Maybe it means spending a little more gardening time with these plants every week and keeping on top of pests and diseases or stopping them before they start. Perhaps it comes down to better air circulation and restorative pruning or applying sticky bands around tree fruit trunks to protect crops.

Whatever the fight against pests and diseases, it’s paramount to know what they are, why they are happening and what solutions and applications you might need to apply.

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If you love plants but have been inundated with pests and diseases this year and have not had much luck in keeping them at bay, then again carry out research into the plants in your garden and find out how you can win the fight. Perhaps it comes down to selecting plants that have similar flowers and habits that are disease-free or disease resistant. Maybe it means spending a little more gardening time with these plants every week and keeping on top of pests and diseases or stopping them before they start. Perhaps it Comes down to better air circulation and restorative pruning or applying sticky bands around tree trunks to protect fruit crops.

Whatever the fight against pests and diseases, it’s paramount to know what they are, why they are happening and what solutions and applications you might need to apply.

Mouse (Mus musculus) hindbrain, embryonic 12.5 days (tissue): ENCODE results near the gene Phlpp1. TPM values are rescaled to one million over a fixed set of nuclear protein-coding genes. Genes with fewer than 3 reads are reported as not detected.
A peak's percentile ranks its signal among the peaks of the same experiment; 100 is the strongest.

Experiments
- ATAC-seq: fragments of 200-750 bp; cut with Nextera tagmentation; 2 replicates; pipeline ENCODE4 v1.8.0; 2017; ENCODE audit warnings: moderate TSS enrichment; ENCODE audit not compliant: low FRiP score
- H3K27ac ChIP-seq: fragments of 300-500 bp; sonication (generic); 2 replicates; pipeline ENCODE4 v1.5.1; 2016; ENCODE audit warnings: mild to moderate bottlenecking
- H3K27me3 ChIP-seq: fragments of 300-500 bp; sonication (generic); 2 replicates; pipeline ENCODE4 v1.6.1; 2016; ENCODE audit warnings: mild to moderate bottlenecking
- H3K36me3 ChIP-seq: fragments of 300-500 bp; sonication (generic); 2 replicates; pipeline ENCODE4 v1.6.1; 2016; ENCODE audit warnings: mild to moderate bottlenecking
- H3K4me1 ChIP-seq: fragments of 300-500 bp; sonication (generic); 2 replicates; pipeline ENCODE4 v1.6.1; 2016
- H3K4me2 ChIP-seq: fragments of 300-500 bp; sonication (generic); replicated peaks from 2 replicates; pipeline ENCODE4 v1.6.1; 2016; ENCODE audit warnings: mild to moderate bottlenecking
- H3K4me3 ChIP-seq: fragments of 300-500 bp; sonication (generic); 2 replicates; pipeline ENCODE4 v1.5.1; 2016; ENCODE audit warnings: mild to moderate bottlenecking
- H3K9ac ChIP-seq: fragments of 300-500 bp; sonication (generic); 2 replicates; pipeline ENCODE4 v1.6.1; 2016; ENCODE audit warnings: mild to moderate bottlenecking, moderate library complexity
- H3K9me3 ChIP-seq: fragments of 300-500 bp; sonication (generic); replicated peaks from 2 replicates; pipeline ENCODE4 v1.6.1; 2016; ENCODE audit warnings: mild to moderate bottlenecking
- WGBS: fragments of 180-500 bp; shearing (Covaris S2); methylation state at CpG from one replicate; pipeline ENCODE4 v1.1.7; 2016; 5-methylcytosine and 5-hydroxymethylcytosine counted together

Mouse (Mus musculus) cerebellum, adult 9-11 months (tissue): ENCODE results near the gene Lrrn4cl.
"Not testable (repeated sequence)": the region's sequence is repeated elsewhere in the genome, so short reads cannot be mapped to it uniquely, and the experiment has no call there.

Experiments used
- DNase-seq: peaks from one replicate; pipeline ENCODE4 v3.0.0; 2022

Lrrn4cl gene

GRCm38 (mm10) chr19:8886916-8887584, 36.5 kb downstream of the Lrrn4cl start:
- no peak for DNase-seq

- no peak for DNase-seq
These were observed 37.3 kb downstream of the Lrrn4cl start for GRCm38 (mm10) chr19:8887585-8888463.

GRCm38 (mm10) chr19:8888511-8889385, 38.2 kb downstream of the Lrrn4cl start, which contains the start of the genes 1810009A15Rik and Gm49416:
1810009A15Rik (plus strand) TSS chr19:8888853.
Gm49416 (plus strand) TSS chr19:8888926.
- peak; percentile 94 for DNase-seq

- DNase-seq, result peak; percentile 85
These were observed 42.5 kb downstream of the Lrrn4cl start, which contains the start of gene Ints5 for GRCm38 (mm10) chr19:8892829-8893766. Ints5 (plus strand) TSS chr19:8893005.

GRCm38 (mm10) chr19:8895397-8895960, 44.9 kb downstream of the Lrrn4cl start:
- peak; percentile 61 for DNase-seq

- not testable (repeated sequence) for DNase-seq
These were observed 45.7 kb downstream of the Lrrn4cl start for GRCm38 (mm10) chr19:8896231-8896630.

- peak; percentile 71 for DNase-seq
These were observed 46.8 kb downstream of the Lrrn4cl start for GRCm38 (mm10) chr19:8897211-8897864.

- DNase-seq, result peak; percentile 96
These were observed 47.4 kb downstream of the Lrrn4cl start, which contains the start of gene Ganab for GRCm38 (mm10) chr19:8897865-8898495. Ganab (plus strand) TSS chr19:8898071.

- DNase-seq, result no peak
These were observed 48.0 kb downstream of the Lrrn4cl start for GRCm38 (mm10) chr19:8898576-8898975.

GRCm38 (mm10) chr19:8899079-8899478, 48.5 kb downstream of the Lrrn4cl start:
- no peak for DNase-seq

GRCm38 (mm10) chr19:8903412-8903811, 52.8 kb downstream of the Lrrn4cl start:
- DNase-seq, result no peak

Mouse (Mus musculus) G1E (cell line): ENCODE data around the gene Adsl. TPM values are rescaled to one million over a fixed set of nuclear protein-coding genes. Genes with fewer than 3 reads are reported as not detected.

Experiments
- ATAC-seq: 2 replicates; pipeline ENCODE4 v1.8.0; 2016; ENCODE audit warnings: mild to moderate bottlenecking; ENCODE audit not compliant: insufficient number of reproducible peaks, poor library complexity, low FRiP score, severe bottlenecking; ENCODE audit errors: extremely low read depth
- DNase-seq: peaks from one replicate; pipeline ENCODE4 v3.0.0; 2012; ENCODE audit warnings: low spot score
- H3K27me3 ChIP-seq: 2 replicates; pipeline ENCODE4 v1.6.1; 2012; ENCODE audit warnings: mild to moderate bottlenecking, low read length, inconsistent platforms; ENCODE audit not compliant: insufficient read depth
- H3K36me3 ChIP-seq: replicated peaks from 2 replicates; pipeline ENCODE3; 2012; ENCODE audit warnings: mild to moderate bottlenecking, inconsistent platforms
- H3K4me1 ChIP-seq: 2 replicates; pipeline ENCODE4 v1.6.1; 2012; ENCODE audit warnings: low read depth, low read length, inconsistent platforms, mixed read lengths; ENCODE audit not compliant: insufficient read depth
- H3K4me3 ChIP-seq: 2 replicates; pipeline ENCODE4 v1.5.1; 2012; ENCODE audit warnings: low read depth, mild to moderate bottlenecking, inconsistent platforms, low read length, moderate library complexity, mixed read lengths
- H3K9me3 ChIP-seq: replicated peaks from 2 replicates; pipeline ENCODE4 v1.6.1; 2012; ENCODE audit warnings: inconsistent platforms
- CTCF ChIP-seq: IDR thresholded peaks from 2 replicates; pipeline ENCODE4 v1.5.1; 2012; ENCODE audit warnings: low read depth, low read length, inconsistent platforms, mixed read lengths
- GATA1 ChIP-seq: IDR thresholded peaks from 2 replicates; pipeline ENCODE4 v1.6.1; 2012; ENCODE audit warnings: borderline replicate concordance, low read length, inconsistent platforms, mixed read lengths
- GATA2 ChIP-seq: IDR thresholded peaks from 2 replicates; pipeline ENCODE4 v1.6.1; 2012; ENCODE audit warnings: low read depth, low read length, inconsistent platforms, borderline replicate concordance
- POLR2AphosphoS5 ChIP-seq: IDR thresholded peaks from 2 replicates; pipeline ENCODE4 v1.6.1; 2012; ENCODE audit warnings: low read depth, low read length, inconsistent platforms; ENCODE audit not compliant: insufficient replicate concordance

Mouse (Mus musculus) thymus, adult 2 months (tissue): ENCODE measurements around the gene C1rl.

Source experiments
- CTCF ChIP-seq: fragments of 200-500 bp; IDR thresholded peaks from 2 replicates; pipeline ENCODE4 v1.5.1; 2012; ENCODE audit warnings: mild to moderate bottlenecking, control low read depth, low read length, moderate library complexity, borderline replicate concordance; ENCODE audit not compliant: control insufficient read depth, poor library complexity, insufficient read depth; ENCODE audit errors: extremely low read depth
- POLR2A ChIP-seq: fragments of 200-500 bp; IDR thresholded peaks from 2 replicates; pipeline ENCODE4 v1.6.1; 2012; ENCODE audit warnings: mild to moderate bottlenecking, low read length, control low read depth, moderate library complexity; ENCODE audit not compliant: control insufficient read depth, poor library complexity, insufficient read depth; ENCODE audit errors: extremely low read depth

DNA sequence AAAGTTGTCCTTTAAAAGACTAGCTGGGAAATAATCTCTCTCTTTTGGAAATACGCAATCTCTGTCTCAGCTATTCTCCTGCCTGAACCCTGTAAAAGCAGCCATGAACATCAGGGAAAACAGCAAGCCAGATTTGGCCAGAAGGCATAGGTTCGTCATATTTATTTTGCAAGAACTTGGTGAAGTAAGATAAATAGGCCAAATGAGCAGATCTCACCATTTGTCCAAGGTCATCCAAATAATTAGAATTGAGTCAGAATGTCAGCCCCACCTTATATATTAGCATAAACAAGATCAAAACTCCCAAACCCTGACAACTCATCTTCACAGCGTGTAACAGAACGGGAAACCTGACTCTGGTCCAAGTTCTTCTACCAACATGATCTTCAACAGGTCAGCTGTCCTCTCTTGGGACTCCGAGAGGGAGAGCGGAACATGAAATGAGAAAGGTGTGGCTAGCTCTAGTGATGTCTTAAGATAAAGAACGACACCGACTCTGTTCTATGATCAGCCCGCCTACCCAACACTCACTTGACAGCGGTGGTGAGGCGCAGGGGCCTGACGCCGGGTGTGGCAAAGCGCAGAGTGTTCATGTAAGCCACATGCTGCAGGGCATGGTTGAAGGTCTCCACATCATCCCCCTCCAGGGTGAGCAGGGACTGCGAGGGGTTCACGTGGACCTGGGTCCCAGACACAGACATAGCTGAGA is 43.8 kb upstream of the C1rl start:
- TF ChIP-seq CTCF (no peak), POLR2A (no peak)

With the cost of living increasing at an alarming rate finding spare money for the garden might be difficult for many. But it’s not just about finding the money, gardening products, plants, equipment and furnishings are increasing in price, so something that you may have been saving up for might now be out of reach.

This is where savvy shopping might help. Finding similar or the same product(s) from the USA, Europe or further afield might be cheaper, and it might work out cheaper to ship it to you. Admittedly, this is a lot of work, but there are savings to be made. When it comes to plants, there are now thousands of websites selling them, but always read the descriptions before adding them to your cart.

A photo might show a fully grown plant, but the description reads ‘a seedling’ or ‘a plug plant’ or ‘a cutting’, which will be a young plant that will require a year or two, or more, to get to its final size. Buying furniture is a little tricky. Personally, I prefer to feel the materials being used on furniture, so again before purchasing read the small print and the returns policy.